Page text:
AP White House Correspondent
POSTED: 12:07 p.m. HST, Jan 2, 2014
LAST UPDATED: 6:56 p.m. HST, Jan 2, 2014
President Barack Obama rounded up a new golf partner today: New Zealand Prime Minister John Key.
The two leaders teed off on a sunny and breezy morning at the Kaneohe Klipper course at Marine Corps Base Hawaii.
This afternoon, the president visited the National Memorial Cemetery of the Pacific at Punchbowl, where his grandfather and grandmother, who helped raise him, are interred and took his daughters to the Honolulu Zoo in Waikiki.
The president also brought Sasha and Malia with him to visit the grave of Madelyn and Stanley Dunham.
Their motorcade left Kailua at 4:14 and arrived at the cemetery about a half hour later and left before 5 p.m. for the Honolulu Zoo.
The zoo closes at 4:30 p.m. so the president and his daughters have the facility to themselves until they left at 6:19 p.m, just after sunset, to return to their vacation home.
A zoo visit is a tradition for the Obama family. They also took a zoo tour during their 2011 and 2010 vacations.
Key owns a vacation home in Hawaii. Obama invited Key to golf, the White House said in a statement.
"The two leaders have long discussed their shared interest in the sport, and they enjoyed the opportunity to spend several hours together on the golf course. President Obama and Prime Minister Key have developed a close partnership, which reflects the friendship and broad cooperation between the United States and New Zealand. While the two leaders are both enjoying some time off with families and friends, they also reaffirmed our continued work together to deepen our trade relationship, enhance regional security, and support the democratic values that the United States and New Zealand share," the statement said.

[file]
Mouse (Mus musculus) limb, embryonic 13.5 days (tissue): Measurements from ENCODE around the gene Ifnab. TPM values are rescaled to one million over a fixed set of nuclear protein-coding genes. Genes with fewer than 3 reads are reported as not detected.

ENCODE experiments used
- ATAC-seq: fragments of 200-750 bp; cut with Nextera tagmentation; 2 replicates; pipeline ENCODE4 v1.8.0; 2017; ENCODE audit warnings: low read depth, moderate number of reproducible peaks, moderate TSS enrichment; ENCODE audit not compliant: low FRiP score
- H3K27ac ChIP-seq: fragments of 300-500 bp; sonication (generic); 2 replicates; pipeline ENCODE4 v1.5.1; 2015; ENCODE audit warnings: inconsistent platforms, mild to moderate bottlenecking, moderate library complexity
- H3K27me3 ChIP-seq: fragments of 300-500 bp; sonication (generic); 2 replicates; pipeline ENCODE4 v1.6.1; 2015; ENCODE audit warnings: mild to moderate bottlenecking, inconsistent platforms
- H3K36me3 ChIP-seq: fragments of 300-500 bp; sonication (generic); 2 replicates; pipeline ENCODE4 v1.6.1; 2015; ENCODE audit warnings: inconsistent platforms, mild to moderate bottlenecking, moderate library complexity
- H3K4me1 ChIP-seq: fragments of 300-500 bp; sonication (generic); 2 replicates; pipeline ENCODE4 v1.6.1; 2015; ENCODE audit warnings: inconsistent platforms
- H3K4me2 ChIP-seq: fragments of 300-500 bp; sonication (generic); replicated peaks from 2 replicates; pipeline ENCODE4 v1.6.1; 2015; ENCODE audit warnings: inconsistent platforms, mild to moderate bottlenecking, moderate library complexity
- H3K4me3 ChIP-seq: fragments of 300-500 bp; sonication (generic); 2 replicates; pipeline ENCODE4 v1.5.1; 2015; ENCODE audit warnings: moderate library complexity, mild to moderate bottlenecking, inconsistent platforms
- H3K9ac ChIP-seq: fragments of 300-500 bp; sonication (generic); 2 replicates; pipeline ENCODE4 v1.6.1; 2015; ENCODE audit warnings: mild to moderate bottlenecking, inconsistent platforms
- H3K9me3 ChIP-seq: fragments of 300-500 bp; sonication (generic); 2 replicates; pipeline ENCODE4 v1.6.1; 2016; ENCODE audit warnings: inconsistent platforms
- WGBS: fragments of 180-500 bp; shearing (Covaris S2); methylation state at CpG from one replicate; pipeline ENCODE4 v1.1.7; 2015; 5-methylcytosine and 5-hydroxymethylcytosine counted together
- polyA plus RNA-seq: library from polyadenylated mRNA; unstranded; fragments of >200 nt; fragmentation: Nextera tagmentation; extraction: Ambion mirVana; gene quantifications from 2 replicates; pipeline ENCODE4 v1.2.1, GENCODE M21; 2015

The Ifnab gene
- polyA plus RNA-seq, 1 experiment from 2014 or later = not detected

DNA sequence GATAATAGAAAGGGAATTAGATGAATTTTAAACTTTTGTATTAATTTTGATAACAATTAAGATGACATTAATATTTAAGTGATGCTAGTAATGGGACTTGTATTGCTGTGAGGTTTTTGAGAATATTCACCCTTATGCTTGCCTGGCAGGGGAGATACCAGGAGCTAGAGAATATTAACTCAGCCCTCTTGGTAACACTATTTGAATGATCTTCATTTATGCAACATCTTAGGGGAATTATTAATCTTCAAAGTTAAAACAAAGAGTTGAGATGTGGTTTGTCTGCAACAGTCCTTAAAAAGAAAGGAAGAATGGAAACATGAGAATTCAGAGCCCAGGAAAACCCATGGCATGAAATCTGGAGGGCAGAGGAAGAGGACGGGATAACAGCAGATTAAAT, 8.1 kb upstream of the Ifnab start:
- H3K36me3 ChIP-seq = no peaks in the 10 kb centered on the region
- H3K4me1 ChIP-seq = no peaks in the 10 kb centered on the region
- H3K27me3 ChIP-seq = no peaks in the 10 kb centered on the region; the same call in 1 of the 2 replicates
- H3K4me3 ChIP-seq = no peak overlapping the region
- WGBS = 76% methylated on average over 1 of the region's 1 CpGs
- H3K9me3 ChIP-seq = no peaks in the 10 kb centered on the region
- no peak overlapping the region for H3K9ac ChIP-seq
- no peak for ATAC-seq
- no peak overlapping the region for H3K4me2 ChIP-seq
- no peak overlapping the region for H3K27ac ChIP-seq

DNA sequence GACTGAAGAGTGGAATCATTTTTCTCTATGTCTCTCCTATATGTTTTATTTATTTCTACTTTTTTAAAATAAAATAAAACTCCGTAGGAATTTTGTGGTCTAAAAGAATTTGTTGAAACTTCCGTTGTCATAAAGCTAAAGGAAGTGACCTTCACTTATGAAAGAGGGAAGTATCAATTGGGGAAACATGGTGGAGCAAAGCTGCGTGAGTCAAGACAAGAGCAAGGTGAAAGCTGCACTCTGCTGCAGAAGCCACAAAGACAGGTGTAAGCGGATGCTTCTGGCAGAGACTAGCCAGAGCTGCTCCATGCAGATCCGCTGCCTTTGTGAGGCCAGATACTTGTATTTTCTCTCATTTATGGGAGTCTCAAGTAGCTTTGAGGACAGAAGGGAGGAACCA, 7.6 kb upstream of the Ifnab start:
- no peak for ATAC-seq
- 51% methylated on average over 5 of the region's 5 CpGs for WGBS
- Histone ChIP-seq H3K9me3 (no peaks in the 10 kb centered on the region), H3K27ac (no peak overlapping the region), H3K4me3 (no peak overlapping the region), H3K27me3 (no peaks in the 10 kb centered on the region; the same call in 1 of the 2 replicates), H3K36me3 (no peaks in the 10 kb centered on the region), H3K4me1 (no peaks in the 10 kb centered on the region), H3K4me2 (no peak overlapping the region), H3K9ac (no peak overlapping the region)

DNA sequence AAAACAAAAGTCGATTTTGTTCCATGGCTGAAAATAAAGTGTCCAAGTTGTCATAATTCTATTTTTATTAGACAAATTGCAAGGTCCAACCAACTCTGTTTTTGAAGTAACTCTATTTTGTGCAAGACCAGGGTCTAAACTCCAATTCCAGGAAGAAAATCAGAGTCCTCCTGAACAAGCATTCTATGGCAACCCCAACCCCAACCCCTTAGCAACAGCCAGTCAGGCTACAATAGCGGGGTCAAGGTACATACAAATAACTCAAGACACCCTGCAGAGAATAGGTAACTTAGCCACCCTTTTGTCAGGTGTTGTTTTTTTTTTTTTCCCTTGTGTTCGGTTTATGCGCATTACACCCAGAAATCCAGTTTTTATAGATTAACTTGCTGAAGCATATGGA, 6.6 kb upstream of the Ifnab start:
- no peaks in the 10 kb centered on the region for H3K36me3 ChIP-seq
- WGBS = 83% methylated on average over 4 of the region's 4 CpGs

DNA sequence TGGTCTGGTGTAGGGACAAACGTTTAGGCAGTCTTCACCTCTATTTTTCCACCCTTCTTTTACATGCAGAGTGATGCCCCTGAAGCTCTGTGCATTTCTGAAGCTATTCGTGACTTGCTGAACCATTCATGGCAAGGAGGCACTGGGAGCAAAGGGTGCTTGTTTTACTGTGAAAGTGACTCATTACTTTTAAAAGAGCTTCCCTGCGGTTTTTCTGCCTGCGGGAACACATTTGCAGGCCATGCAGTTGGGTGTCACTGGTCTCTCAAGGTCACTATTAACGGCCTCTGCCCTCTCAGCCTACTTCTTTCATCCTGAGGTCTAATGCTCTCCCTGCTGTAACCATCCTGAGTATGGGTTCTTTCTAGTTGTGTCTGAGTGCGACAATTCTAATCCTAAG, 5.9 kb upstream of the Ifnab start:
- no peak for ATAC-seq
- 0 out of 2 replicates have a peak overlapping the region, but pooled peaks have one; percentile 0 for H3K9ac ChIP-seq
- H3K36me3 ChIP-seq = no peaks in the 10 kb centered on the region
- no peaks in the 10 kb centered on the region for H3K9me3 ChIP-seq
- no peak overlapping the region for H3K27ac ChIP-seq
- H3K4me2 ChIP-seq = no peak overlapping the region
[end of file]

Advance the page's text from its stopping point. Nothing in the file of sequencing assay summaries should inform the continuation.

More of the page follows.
They finished their round in about 5 hours and the president returned to his vacation home just after 2 p.m.
The golf outing put Key in rarified company. Obama is an avid golfer, but prefers to limit his playing partners to a close circle of friends and advisers. Among those who have also scored invitations to play with Obama in the past are former President Bill Clinton and House Speaker John Boehner, R-Ohio.
Rounding out the foursome today were Max Key, the prime minister's teenage son, and Marvin Nicholson, Obama's personal aide.
Media access to Obama's rounds is typically restricted, though reporters and photographers were permitted to briefly watch the two leaders today.
The foursome pulled up to the green on the second hole in two golf carts, with the president and prime minister driving together. Obama's first putt was short of the hole and his second landed just wide. Rather than putt a third time, he opted for a gimme shot, where all other players concede his next putt and he adds one stroke to his total for the hole.
After the younger Key sank his putt, Obama gave him a high-five and joked, "He's doing it in front of the cameras, too."
Key has served as New Zealand's prime minister since 2008.
Associated Press writer Kalani Takase contributed to this report.